Minnesota is the best state for children, according to a study released Tuesday.
For the second year in a row, the Kids Count Data Center ranked Minnesota No. 1 on its annual child well-being list based on education, economics, family and community and health.
It's the seventh time the state has taken the top spot since the ranking began back in 1990, the Children's Defense Fund-Minnesota says.
But there's room for the state improve – especially when it comes to children who aren't white.
'Greater barrier to success' for non-white children
The Children's Defense Fund-Minnesota says it's "evident" there are "greater barriers to success" for American Indian children and kids of color when compared to their white counterparts.
In fact, MPR News says Minnesota has some of the greatest racial disparities in child well-being compared to other states.
These disparities are making it more difficult for families to provide for their kids, Stephanie Hogenson, research and policy director of the Children’s Defense Fund-Minnesota, said in a news release.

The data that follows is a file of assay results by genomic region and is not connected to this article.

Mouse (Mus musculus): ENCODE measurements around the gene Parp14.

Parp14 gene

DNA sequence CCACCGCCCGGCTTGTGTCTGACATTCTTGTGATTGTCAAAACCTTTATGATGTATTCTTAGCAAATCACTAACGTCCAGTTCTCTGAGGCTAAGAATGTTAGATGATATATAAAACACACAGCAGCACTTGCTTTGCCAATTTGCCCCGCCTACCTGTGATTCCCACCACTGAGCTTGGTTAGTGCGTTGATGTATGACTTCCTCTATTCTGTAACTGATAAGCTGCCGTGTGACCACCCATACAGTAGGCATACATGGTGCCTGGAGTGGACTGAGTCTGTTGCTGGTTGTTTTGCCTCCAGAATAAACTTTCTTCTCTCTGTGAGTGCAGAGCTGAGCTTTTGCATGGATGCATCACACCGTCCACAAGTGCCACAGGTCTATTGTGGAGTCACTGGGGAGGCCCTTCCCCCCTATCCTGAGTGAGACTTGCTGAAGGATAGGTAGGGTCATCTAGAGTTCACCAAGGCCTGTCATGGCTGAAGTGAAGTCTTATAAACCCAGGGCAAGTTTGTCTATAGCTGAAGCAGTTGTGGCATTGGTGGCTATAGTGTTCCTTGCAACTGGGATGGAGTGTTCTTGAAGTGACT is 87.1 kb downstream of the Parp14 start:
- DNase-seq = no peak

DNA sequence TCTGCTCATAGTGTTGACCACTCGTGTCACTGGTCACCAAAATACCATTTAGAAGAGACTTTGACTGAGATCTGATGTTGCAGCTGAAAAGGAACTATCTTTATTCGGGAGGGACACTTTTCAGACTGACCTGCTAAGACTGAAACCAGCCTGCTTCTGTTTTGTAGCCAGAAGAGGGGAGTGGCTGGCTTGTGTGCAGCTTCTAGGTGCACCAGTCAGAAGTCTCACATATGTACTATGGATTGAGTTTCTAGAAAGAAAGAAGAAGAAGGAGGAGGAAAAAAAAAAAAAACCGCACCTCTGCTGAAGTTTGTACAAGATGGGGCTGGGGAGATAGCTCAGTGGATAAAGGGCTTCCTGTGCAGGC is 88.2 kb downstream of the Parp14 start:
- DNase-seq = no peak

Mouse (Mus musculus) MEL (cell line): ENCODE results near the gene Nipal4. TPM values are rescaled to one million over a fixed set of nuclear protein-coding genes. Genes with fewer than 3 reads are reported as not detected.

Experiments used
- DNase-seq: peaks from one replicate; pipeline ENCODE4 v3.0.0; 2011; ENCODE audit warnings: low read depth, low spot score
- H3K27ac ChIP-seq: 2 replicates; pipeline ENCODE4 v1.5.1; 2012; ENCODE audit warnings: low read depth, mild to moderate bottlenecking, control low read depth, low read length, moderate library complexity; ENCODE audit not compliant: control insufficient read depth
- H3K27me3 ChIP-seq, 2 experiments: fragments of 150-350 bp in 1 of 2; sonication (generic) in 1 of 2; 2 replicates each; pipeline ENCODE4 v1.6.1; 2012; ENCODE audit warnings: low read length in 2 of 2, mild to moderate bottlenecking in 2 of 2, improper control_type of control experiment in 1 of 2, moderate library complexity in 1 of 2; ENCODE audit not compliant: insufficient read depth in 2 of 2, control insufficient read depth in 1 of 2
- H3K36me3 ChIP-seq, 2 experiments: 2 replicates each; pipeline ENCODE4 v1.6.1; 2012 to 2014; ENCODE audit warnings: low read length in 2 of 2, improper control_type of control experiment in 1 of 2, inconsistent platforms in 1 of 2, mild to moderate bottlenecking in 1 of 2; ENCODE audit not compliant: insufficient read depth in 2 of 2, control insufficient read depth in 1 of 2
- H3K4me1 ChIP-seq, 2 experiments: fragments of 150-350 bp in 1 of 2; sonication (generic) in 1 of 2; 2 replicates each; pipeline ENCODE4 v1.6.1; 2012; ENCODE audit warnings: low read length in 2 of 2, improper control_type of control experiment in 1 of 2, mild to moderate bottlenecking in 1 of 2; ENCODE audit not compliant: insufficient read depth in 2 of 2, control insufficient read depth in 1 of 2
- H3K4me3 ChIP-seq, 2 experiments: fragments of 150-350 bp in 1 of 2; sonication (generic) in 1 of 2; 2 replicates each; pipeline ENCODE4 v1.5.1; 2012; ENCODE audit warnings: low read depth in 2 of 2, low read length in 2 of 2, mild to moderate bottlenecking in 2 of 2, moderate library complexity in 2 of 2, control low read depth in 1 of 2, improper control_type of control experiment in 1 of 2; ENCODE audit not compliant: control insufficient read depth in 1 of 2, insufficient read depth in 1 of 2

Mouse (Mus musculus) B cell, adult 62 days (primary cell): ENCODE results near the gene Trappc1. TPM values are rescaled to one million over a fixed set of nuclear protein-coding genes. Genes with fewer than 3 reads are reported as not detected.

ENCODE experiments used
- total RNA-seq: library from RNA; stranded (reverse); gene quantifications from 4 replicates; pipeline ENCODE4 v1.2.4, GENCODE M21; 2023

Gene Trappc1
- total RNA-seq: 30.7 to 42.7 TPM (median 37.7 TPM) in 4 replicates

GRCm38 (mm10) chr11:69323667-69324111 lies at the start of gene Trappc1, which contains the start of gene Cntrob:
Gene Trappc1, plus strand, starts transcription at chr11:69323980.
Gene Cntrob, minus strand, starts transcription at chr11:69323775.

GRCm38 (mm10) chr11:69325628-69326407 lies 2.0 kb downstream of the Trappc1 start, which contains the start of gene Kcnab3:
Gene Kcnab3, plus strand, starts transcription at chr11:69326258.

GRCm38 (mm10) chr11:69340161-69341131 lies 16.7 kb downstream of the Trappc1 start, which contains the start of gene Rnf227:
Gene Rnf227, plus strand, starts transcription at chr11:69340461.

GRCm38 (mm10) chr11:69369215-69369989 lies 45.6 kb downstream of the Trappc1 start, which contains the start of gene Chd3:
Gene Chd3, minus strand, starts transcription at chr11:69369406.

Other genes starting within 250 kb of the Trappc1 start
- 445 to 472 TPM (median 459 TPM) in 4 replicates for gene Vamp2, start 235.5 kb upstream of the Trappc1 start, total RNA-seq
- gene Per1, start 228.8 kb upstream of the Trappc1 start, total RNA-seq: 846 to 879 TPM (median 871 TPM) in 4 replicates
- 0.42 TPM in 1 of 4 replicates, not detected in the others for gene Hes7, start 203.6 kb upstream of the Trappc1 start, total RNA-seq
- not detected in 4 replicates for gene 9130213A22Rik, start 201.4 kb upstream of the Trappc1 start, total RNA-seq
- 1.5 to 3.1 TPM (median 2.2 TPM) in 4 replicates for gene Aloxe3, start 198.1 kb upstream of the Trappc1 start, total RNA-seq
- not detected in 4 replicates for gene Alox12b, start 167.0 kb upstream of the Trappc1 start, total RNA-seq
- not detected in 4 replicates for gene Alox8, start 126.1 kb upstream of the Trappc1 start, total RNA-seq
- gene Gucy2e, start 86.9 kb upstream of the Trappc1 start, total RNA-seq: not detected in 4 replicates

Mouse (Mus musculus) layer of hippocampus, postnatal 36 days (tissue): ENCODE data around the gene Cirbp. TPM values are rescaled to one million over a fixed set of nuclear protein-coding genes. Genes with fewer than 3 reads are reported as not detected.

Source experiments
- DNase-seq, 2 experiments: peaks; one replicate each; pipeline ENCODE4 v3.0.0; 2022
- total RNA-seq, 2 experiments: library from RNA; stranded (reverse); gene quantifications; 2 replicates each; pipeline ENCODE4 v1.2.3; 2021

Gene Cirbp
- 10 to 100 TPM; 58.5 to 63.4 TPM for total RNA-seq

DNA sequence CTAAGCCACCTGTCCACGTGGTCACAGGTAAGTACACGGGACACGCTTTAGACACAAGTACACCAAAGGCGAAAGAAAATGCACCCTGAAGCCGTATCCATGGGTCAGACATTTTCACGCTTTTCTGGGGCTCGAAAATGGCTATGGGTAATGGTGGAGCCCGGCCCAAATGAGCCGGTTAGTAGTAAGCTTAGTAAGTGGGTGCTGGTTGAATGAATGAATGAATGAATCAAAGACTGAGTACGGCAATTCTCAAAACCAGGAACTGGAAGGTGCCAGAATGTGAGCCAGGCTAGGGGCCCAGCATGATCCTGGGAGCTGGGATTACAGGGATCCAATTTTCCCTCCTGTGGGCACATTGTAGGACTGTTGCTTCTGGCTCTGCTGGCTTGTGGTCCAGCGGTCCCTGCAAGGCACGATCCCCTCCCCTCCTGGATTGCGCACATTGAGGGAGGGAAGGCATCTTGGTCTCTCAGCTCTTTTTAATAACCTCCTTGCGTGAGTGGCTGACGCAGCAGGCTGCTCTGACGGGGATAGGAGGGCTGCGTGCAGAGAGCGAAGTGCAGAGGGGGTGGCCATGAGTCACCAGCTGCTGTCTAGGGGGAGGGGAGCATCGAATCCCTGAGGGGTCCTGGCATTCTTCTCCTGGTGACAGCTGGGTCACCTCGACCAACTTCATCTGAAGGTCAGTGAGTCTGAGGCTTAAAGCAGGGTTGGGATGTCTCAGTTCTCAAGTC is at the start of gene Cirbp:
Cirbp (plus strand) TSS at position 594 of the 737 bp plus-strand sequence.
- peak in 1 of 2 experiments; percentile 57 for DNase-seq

For example, kids of color are more likely to live in high poverty areas, which limits their access to safe child care, healthy foods and parks, among other resources, MPR News notes.
"We cannot be content with a high ranking that masks chronic inequities for children of color in our state. We need to increase access to opportunity and reduce systemic barriers so that all Minnesota children have access to their basic needs and opportunities that help them thrive," Bharti Wahi, executive director of Children’s Defense Fund-Minnesota, said in a news release.
Minnesota ranked third in the nation in economic well-being, first in health, sixth in education, and fourth in family and community. See a breakdown of the rankings here.
To look at more of the data, including comparing different counties and communities within Minnesota, click here.